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|Title:||Ultrastructure and motility of spermatozoa in Macropodid and Potoroidid marsupials|
|Citation:||Reproduction Fertility and Development, 1995; 7(5):1129-1140|
|Abstract:||In order to gain some understanding of the significance of the morphological features of spermatozoa within the Macropodoidea, the motility of spermatozoa from two macropodids (Petrogale xanthopus and Dendrolagus matschiei) and the motility, number and distribution of spermatozoa from three potoroidids (Aepyprymnus rufescens, Bettongia penicillata and Potorous tridactylus) were examined. Sperm were collected by electro-ejaculation or from the cauda epididymides. Epididymides from the potoroidids were divided into 12 regions. One epididymidis per animal was fixed for light and transmission electron microscopy and, on the contralateral side, the number of sperm, their distribution and motility were determined. In general, spermatozoa of all five species differed markedly from one another in head and flagella dimensions. Spermatozoa from B. penicillata and P. tridactylus were significantly longer and broader and had a smaller acrosome relative to head length, and there was a radial displacement of dense fibres. They also progressed more rapidly in standard culture media. Spermatozoa from at least three species were able to alter their motility pattern in vitro as media viscosity increased. Sperm movement in all species appeared to be restricted to one plane and showed no evidence of rotation, whereas lateral head displacement was often pronounced; there was no evidence of a sinusoidal mode of progressive motility. Testicular and epididymal sperm numbers in A. rufescens and P. tridactylus were relatively high (approximately 17.5-50 x 10(6)). In A. rufescens, approximately 69% of all epididymal sperm were located in the cauda epididymidis compared with approximately 40% in P. tridactylus. This study demonstrated that marked radial displacement of the dense fibres is probably closely associated with the ability to develop a sinusoidal mode of progressive movement, and that this feature of the sperm tail structure is not just linked with sperm size. Sperm size, however, is associated with sperm velocity.|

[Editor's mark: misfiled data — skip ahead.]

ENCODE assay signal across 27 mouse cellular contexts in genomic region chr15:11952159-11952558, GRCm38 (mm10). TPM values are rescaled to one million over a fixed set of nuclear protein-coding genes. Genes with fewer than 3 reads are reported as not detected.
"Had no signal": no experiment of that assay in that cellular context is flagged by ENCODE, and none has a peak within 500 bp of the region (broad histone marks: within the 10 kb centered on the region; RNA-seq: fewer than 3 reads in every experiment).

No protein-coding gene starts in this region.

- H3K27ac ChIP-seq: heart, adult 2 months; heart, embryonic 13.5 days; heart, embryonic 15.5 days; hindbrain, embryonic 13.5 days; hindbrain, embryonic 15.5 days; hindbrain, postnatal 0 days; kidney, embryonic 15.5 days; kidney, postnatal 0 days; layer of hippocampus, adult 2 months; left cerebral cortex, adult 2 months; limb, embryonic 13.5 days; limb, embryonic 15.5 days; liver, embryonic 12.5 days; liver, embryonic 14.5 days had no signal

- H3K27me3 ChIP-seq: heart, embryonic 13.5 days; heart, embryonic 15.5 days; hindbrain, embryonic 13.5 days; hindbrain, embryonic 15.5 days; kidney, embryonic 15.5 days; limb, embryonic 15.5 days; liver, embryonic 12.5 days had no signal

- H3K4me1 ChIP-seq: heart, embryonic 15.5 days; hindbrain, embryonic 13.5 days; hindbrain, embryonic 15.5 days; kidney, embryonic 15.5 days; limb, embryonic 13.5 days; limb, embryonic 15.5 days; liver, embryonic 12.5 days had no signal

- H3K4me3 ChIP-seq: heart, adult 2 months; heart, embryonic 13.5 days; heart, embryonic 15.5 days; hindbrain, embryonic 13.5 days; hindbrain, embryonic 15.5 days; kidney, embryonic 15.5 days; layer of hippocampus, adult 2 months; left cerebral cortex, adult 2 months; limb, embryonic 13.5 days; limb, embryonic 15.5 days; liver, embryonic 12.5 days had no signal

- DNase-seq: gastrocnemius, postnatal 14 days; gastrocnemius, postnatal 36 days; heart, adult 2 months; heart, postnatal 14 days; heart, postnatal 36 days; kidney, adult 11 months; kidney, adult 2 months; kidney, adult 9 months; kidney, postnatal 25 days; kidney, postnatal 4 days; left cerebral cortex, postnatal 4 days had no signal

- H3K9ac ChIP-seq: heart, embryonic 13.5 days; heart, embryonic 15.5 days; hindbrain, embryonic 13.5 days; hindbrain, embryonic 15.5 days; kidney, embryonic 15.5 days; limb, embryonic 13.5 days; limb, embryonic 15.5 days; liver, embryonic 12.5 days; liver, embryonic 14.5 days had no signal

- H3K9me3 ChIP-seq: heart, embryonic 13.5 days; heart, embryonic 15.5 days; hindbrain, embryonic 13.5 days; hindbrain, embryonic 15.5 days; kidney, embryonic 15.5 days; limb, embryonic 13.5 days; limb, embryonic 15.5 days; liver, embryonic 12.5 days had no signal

|Appears in Collections:||Anatomical Sciences publications|
Aurora harvest 5
Environment Institute publications
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